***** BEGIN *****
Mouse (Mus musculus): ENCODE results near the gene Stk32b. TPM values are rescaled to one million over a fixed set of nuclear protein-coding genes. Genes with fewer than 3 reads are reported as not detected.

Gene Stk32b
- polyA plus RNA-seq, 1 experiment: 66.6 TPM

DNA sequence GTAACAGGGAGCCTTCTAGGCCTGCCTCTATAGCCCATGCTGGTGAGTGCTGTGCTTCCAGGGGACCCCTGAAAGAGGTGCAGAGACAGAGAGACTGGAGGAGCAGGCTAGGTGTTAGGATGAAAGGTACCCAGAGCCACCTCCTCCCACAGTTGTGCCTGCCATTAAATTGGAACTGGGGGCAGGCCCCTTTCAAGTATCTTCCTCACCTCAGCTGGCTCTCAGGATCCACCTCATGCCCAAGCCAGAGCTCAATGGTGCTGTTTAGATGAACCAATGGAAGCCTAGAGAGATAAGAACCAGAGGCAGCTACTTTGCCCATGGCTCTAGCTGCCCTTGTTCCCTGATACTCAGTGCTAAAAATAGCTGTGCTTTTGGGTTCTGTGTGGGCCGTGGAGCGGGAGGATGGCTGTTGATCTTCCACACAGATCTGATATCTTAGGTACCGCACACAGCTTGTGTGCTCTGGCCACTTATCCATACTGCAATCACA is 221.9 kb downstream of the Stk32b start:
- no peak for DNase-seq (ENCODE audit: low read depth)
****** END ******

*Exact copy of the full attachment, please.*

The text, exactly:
Mouse (Mus musculus): ENCODE results near the gene Stk32b. TPM values are rescaled to one million over a fixed set of nuclear protein-coding genes. Genes with fewer than 3 reads are reported as not detected.

Gene Stk32b
- polyA plus RNA-seq, 1 experiment: 66.6 TPM

DNA sequence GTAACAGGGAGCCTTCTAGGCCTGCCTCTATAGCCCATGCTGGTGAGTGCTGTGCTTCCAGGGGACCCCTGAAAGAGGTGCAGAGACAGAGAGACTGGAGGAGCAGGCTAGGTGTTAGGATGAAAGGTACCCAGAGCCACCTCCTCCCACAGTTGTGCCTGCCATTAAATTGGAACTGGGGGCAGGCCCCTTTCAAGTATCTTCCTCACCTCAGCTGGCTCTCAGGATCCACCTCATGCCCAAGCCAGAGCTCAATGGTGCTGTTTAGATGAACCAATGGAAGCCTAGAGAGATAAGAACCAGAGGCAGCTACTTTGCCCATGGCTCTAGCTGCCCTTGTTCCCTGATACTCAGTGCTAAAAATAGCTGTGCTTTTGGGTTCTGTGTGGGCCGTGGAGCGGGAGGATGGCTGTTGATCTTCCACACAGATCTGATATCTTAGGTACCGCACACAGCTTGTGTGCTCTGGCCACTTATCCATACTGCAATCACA is 221.9 kb downstream of the Stk32b start:
- no peak for DNase-seq (ENCODE audit: low read depth)